BBB National Programs Archive

NAD Recommends Discover More Clearly Disclose Limitations on Cash-Back Promotions

New York, NY – June 14, 2012 – The National Advertising Division has recommended that Discover Financial Services LLC either more clearly disclose the terms of its “5%” and “1%” cash-back programs or discontinue the advertising claims.

NAD is an investigative unit of the advertising industry’s system of self-regulation and administered by the Council of Better Business Bureaus.
Chase Bank USA, N.A., challenged before NAD claims made by Discover in broadcast advertising, including:

• “Right now, all over the country, Discover card customers are getting 5% Cashback bonus [in selected categories]” (i.e. at grocery stores, at the pump, at restaurants, on travel, etc.]”
• “Up to 1% cash back” on ordinary everyday purchases

Chase argued that Discover’s advertisements obscure critical terms of its cash rewards program.

Before determining the terms and conditions Discover might be asked to disclose, NAD assessed the messages conveyed by the advertising as a whole. NAD was concerned that Discover’s commercials could leave consumers with a fundamental misimpression: that the advertised 5% cash-back offer was a long-lasting benefit that was automatically conferred to all Discover card holders, rather than a temporary, opt-in promotion.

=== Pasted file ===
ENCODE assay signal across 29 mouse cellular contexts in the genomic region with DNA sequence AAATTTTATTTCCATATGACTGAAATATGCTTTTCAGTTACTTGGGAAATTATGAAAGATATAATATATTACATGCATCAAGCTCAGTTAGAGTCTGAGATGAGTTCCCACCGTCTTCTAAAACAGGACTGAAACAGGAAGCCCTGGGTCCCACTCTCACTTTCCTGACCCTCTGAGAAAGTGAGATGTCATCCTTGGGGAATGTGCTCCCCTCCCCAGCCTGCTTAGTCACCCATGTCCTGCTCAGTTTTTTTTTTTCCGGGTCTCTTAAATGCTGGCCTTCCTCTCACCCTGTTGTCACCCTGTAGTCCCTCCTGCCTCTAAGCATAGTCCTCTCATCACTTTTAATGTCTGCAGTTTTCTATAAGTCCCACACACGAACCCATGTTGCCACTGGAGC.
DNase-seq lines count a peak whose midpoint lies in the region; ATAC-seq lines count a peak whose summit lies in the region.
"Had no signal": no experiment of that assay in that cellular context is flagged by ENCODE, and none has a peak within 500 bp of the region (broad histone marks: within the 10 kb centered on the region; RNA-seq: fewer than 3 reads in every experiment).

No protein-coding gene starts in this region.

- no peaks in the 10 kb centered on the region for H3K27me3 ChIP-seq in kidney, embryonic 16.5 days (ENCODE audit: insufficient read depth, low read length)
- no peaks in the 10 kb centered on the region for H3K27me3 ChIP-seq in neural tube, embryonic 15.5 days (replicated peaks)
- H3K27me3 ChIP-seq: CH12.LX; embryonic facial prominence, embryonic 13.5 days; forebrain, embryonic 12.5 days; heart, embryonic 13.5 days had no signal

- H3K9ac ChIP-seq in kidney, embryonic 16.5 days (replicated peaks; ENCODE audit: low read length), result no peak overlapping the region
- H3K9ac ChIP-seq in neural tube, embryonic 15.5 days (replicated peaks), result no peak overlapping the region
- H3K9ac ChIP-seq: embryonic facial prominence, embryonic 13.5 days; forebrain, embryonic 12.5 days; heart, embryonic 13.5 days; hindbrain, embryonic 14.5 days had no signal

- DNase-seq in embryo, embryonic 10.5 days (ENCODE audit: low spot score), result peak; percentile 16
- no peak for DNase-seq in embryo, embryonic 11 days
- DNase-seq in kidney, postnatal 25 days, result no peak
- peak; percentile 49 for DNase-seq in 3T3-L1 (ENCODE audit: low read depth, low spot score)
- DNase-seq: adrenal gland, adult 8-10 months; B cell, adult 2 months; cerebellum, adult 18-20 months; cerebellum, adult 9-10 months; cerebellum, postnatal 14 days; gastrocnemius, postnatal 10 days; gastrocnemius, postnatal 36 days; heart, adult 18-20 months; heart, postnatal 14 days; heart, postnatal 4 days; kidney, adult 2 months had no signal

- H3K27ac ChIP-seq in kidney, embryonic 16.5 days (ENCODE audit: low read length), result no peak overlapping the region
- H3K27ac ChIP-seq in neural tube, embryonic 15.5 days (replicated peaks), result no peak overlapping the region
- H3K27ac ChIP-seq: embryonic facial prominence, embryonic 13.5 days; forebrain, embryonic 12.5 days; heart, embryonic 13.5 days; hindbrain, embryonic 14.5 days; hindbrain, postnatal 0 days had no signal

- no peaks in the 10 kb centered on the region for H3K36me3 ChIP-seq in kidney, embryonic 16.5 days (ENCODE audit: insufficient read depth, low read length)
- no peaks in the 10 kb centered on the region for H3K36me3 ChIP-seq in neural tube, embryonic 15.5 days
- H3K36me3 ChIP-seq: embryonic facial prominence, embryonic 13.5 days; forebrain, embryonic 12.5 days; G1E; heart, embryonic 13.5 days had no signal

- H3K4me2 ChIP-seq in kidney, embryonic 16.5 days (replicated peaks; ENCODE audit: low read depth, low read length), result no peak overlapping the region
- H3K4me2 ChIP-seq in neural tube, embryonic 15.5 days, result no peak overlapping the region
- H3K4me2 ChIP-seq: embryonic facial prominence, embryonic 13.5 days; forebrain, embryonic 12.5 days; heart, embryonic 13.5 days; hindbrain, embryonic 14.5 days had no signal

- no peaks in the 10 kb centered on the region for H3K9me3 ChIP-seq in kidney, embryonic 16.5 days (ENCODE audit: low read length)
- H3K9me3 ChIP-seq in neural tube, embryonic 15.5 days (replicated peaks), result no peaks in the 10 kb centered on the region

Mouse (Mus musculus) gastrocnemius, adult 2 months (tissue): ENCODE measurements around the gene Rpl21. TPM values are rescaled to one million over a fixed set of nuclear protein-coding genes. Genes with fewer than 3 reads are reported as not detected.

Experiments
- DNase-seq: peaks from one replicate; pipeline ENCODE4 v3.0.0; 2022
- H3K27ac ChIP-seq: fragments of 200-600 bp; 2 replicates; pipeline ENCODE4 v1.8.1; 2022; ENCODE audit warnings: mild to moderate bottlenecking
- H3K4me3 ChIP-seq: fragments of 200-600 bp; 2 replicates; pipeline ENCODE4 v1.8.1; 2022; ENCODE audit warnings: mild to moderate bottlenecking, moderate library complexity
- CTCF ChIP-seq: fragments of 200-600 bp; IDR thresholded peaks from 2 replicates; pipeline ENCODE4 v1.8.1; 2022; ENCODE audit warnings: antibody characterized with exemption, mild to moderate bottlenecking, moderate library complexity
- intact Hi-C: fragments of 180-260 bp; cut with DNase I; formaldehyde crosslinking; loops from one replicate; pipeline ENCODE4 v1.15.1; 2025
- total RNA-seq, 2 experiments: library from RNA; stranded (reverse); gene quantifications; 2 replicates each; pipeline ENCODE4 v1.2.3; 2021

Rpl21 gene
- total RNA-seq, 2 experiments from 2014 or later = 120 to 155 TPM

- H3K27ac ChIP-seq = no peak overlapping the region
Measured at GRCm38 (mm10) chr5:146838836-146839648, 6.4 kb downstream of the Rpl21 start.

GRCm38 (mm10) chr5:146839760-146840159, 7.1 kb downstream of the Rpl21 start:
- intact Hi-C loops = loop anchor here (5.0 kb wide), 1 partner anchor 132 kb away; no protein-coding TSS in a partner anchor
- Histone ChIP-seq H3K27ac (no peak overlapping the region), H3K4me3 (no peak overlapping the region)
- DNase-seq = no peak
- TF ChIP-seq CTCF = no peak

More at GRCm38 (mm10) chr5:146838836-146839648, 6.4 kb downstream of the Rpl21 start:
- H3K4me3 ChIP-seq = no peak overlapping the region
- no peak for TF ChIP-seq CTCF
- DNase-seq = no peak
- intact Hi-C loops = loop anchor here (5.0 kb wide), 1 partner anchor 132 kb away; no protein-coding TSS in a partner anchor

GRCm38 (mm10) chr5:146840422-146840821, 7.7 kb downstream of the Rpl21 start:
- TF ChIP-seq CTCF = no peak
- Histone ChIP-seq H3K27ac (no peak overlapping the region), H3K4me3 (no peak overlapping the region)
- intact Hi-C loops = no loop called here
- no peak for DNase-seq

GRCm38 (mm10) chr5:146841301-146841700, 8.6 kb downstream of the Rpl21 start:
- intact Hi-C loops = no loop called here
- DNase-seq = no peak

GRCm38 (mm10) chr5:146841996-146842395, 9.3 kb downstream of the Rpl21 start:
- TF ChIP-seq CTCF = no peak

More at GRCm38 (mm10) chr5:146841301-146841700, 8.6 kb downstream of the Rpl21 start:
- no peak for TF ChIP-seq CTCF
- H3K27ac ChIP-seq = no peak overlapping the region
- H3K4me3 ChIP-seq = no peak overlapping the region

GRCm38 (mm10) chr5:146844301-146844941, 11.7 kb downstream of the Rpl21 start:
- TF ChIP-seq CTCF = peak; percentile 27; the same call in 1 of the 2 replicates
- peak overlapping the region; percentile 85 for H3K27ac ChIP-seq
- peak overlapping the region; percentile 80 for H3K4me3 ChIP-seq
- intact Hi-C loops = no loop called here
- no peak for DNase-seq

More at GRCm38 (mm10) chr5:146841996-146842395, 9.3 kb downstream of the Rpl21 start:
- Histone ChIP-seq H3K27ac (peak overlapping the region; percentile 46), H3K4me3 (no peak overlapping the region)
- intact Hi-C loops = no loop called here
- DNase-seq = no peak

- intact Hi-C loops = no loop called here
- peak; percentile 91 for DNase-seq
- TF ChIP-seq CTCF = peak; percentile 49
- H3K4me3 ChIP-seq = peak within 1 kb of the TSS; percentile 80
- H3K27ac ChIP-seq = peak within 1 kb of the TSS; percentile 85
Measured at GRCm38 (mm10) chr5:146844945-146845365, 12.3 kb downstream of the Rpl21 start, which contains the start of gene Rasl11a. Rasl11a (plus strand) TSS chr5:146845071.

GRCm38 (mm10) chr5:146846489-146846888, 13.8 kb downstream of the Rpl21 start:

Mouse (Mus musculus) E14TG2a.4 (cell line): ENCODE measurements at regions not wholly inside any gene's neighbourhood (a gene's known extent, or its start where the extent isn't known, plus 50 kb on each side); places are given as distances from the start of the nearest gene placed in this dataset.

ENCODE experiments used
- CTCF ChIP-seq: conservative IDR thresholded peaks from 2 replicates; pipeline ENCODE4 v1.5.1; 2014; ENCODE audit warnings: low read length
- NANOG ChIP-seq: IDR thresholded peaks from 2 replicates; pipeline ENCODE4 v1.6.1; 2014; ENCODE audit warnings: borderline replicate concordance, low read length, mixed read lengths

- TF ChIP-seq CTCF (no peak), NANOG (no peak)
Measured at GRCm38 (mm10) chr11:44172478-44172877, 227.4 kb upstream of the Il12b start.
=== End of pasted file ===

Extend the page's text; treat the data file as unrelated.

NAD disagreed with Discover’s contention that the 5% cash back commercials were directed primarily to existing Discover cardholders. NAD noted in its decision that television commercials are generally understood as messages to the public at large and that the majority of viewers – non-holders of Discover cards – could understand that the cash-back offered applied to them.

NAD concluded that these consumers could be misled by the unqualified “5% cash back” claim and recommended that Discover either discontinue the commercials or modify them by disclosing that the 5% program requires an opt-in and providing some indication of the promotion’s duration.

NAD next reviewed Discover’s claim that its customers receive “up to 1% cash back” on ordinary, everyday purchases. The question before NAD was whether an “appreciable number” of consumers under normal circumstances could obtain the 1% cash back rate.

Discover argued that all card holders are eligible to earn the 1% rate, as long as they meet the minimum spending requirements – $3,000 in qualifying purchases.

NAD recommended that Discover modify its “up to 1%” claim by clearly and conspicuously disclosing, in a manner that is easy for consumers to notice, read, and understand, that consumers must first spend $3,000 on qualifying purchases in order to obtain the 1% rate—and that prior to meeting this minimum spend requirement they earn a rate of 0.25%.

Discover, in its advertiser’s statement, said the company “appreciates the NAD’s thoughtful review of this matter and will modify its advertising accordingly.”